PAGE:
Planting the Seeds

So I’m sure that the dozen or so people that have regularly visited this website have been rather shocked to find my usual regularly scheduled blogs lacking for the past couple of months. Well, it’s easy to find out the where and why, so here we go!

Bass Musician Magazine: I’m still writing monthly articles for Bass Musician Magazine and receiving some great feedback from that. My latest series, Tales from the Pit, has gotten a lot of interest from fellow musicians and I really enjoy talking shop with other folk who’ve played some of the same shows, and yet had completely different experiences.

Seymour Duncan: I was approached by the fine people at Seymour Duncan in the beginning of February to see if I’d be willing to start writing for them as well, as they were looking to create some bass-related content. So far it’s been a more structured process than BMM, but I enjoy it quite a bit. I only have a couple of articles thus far (to see them, please click here), but have a number of exciting articles in the works.

Phil Jones Bass: About the same time as the SD contact, I was also approached by Phil Jones (yep, THAT Phil Jones) of Phil Jones Bass asking if I’d be interested in writing press releases and other things for them. Being an enthusiastic endorsing artist, I gladly accepted and have started work on writing releases, creating lists of contacts and creating relationships with those contacts. We’ll see what all transpires with this, but as of now it’s very challenging and exciting.

So, that brings us back to here, which as many have probably noticed is not nearly as regularly scheduled as per previous. At some point, I knew that this would happen as I started taking on these other projects. But, that was the goal; the hope was that by sharing all of my information and knowledge on this site that maybe, just maybe, some seeds would be planted and that someone would say “You know, we need to get them onboard” or “We could use some of that knowledge here.”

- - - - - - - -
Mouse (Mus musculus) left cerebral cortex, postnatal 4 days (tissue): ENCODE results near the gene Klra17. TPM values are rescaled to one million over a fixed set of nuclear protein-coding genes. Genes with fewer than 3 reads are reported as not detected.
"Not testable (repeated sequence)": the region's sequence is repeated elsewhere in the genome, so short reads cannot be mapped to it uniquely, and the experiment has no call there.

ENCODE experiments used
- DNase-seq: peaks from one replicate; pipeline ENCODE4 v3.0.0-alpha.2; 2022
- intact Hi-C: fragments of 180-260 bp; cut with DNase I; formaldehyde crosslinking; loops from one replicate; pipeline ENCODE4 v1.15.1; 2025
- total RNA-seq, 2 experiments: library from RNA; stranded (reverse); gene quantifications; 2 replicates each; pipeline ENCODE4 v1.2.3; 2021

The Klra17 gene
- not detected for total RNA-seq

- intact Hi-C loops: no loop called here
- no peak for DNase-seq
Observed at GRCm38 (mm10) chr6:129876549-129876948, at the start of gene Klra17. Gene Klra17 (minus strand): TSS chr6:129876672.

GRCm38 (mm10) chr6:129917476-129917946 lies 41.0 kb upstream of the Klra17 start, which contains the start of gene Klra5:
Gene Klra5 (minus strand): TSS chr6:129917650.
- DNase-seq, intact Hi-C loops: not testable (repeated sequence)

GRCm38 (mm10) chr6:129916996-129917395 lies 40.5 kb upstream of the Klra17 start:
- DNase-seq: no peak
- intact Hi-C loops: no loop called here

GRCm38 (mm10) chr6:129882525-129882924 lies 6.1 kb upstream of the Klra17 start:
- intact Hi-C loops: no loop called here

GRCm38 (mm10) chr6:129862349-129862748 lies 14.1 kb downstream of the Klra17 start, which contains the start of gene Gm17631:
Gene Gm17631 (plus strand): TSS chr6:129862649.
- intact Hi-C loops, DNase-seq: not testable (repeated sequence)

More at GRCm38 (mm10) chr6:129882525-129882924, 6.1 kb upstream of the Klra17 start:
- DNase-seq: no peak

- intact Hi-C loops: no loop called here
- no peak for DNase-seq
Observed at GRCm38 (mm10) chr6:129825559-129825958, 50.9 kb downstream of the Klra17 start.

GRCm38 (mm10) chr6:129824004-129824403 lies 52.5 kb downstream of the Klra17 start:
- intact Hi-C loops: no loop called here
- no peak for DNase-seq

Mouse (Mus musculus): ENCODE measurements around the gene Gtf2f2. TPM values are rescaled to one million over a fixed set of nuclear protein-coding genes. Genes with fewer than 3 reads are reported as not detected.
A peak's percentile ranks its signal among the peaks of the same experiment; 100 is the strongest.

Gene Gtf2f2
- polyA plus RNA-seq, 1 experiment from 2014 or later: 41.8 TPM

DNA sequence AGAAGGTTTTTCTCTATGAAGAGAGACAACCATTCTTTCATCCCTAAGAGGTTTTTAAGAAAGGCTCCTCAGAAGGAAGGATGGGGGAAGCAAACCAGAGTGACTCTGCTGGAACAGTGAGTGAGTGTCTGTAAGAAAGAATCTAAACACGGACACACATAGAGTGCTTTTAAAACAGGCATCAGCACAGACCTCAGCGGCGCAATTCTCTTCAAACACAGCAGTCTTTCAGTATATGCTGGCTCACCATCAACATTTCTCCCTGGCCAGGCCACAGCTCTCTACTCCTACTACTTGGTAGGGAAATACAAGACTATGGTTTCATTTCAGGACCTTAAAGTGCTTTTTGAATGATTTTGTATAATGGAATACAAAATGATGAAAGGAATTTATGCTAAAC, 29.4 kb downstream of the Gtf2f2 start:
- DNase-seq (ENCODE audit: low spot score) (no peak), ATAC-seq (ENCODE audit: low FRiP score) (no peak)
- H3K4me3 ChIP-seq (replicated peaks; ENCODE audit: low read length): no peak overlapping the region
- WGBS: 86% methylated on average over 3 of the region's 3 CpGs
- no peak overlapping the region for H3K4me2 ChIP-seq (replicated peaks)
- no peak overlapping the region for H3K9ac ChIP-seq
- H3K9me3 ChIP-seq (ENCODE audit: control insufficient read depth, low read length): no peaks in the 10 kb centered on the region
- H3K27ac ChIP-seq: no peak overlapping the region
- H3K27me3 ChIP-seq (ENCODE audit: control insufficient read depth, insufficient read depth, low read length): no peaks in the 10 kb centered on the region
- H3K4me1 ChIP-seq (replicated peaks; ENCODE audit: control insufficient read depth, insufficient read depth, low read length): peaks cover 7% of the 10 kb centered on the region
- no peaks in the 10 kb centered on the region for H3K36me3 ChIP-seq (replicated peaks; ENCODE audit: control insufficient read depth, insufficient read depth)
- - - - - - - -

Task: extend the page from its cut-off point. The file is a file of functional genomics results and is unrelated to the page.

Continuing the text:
That’s what has happened, and that’s what will continue to happen as I plant more seeds. But that’s the thing: you HAVE to plant those seeds. And like any good farmer, you need to know that not all seeds will bear fruit and some years will be rougher than others. But still, you have to plant those seeds. Because if you don’t, nothing will happen.

Take that chance. The worst thing that will happen is nothing, at which point the journey itself will give you plenty of experience to get back up and plant again.

Jaco Only Needed Four Strings

Chances are, you’ve stumbled upon this comment on forums. If you are like me, you get a little surprised at the comment itself, or the way that people seem to hide behind it, thinking that an innovator like Jaco would be that close-minded. Anyway, without getting too much into it, here is my retort.

We Three Kings – Solo Bass

A quick solo arrangement of the traditional Christmas tune. Contact me if you’d like a PDF copy of the song, in notation and tab.

Review: GHS Pressurewound Flats

While talking with Chris from GHS Strings in May, he mentioned that I should look into doing a video review on strings. Thinking this would be a good challenge, I took on the task of making one.

The biggest thing I needed to do was find out what was missing from the current bevy of YouTube videos with guys reviewing strings. To do this, I took some time to watch a lot of videos myself, but also utilize some musician forums that I frequent and ask the members there what they would want to see in a string demo. The general consensus of what I discovered is below.

Focus on the Strings, not the Player: Seems easy enough, right? Surprisingly, the bulk of ANY review that I’ve found online has dealt more with the musician flaunting their skills over showcasing the product(s).